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Not as sunny as Greece or as romantic as France (and still recovering from Soviet rule), Poland is usually overlooked by the student traveler. But the country’s eccentric combination of history, nature, and nightlife may help to put it on the map, according to a host of recent travel articles:

Veteran traveler and television personality Rick Steves touts Krakow, Poland, as both “the next Prague” and the “Boston of Poland” in his CNN article. With historic sites at Main Market Square, folksy market stalls, affordable dining, and pastoral countrysides, Krakow has a unique and sometimes wacky spin on history. A salt mine just outside the city, for example, houses an underground cathedral carved entirely out of salt.

According to the New York Times, the city of Wroclaw has an equally unique combination of modernism and history. Over 150 bronze dwarfs, symbolic of the communist resistance movement in the 1980s, have dotted the city since 2001.

But don’t let its quirky exterior fool you: Residents praise the vitality of the “young” town, as evidenced by student-friendly clubs and cafes. The article also lists recommended hotels, restaurants, and sights.

Even the Polish sector of Minneapolis is having its own revival. Previously ruled by Polish delis and clothing stores, the 13th Avenue stretch of northeast Minneapolis is now home to art galleries, restaurants, and record stores, according to the New York Times. Neighborhood artists and students alike can afford nights out at the well-priced Anchor Fish & Chips or the 331 Club (no cover charge).

Experience the offbeat culture of Poland for yourself with a semester-long study abroad program in Warsaw. And since Rick Steve says that it is one of Europe’s least expensive countries, Poland may even be worth an independent trip.

The magical and crazy world of Tim Burton’s newest film, “Alice in Wonderland,” was almost entirely computer-generated. Everything from the giant vegetation to the Red Queen’s castle exists only on top of a green screen. Yet there are a number of very real places that would have functioned well as the backdrop of an imaginary world like Wonderland. I chose a few of the most whimsical buildings that you can visit—without falling down a rabbit hole:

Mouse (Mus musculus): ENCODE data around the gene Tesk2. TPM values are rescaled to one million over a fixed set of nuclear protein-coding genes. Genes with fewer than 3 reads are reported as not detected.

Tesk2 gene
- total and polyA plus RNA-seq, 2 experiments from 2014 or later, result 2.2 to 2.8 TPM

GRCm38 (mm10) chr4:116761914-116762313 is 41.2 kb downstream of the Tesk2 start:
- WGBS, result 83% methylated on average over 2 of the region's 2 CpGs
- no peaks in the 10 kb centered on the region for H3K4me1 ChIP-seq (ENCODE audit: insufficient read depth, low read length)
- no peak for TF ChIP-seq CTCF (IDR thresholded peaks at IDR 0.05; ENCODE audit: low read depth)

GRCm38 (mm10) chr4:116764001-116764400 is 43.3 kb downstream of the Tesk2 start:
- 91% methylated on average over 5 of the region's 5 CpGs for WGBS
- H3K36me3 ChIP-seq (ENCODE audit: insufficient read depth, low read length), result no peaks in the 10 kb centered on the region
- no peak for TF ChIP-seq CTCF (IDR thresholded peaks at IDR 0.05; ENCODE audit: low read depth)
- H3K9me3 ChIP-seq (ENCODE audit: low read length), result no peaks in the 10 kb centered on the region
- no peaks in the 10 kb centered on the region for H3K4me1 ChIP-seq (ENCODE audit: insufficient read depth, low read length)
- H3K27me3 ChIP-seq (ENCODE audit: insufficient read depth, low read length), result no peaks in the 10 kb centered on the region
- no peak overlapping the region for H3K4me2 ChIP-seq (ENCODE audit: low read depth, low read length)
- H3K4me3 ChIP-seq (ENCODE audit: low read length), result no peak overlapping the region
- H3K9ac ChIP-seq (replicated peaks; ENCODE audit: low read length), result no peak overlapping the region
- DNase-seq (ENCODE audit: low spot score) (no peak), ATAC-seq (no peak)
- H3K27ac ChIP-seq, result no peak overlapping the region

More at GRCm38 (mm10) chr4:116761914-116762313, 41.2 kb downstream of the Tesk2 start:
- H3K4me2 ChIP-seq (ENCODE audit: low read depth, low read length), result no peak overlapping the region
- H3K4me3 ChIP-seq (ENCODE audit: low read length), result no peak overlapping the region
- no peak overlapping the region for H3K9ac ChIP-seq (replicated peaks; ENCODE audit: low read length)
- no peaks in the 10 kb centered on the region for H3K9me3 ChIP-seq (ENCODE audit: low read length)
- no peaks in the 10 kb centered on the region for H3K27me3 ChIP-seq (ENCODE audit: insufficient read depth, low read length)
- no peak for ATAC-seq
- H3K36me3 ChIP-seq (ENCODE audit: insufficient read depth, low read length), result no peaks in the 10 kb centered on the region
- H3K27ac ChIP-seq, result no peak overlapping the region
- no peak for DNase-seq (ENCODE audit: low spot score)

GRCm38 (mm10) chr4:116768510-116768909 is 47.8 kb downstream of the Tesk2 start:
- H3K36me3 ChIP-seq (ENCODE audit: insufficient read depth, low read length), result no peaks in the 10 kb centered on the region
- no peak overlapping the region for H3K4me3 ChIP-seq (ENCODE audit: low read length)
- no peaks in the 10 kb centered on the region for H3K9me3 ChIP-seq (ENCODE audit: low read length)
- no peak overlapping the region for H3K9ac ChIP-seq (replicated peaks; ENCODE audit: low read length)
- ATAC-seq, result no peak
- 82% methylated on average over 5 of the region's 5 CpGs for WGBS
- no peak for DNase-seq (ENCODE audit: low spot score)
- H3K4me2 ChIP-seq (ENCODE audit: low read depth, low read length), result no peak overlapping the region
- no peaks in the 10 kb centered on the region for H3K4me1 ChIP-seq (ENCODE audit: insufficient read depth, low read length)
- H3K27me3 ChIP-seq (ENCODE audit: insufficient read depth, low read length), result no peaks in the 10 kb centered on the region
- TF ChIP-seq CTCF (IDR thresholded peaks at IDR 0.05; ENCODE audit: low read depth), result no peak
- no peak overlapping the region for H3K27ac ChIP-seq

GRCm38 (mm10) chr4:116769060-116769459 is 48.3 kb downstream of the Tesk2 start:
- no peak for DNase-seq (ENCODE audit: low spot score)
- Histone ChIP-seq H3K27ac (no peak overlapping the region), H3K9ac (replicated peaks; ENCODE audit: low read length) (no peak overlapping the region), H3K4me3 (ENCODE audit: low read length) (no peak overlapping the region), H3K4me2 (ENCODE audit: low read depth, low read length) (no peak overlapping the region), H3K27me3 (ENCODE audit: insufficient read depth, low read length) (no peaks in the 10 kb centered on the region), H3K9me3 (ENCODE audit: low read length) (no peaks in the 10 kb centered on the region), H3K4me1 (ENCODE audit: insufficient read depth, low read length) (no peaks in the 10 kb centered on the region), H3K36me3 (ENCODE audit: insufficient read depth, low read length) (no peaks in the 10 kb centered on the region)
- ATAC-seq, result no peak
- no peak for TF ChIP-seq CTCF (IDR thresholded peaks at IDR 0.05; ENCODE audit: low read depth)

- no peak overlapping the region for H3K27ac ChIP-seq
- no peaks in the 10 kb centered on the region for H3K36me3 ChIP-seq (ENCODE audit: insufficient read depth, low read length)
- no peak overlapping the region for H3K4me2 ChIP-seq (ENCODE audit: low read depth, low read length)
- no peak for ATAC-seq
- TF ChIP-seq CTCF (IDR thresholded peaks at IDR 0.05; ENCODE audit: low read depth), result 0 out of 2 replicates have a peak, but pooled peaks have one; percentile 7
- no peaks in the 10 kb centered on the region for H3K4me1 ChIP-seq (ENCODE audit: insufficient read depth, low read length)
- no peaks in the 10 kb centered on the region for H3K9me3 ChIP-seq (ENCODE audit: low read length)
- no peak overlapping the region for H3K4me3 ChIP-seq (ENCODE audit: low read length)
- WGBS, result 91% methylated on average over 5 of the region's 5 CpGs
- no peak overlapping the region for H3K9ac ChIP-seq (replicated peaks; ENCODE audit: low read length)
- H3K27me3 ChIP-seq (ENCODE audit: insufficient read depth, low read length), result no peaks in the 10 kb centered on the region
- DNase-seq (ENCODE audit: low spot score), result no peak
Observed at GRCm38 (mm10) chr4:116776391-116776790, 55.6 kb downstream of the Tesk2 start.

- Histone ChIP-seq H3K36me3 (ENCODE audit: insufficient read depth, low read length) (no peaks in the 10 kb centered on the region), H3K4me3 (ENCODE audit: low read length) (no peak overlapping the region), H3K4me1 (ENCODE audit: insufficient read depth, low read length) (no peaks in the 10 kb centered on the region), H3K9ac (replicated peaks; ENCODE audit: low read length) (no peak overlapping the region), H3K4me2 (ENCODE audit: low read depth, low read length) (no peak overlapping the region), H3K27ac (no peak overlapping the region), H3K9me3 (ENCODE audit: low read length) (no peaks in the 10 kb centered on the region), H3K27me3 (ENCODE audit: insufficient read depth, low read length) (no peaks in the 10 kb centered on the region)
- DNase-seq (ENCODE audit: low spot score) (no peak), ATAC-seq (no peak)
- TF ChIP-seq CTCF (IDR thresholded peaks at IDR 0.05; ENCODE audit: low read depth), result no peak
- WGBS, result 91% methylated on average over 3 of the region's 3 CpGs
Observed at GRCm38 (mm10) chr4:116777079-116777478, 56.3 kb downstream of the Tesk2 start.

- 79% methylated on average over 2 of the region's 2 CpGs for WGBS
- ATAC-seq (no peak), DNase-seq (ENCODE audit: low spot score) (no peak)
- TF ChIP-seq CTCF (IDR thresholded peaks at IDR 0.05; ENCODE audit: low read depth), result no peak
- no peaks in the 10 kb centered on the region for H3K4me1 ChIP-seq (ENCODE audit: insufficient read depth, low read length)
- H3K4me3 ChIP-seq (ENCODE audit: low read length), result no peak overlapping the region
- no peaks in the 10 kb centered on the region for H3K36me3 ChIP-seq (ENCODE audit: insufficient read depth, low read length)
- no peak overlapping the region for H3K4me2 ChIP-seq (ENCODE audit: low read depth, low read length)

Photo courtesy of the "Works of Antoni Gaudi" sector of the World Heritage Collection

1. Pargue Guell. Any list of fanciful buildings would be incomplete without Antoni Gaudi, who built this site in 1914. A winding wall covered with colorful, recycled mosaic tiles surrounds his public park in Barcelona, Spain. The playful nature of the space is accentuated by the tiled dragon that greets visitors at the entrance of the park, as well as by the caretaker’s lodge, which resembles a gingerbread house.

2. St. Basil’s Cathedral. With its Candyland-inspired “onion domes” and central location in Moscow’s Red Square, this building is as much a symbol of Russia as the Eiffel Tower is of France. Legend has it that after Ivan the Terrible commissioned the Cathedral in the 16th century, he blinded its architect so that another equally beautiful structure could not be built elsewhere.

Photo courtesy of the Hundertwasser Non Profit Foundation

3. The Crooked House. Created by Szotynscy Zalesk in 2003, and inspired by a series of fairytale illustrations, this sagging “house” actually contains a number of restaurants and shops. It is located in Sopot, Poland, and has become the most photographed building in the entire country.

4. The Forest Spiral. This curving apartment complex is located in Darmstadt, Germany and was built by Austrian Friedensreich Hundertwasser in 2000. According to the author of the Armchair Travelogue blog, all 105 of the apartment units are accessible by a series of spiraling ramps, instead of stairs or elevators. Its façade is not only made up of eye-catching bands of color, but also features a garden of various trees on its “green roof.”

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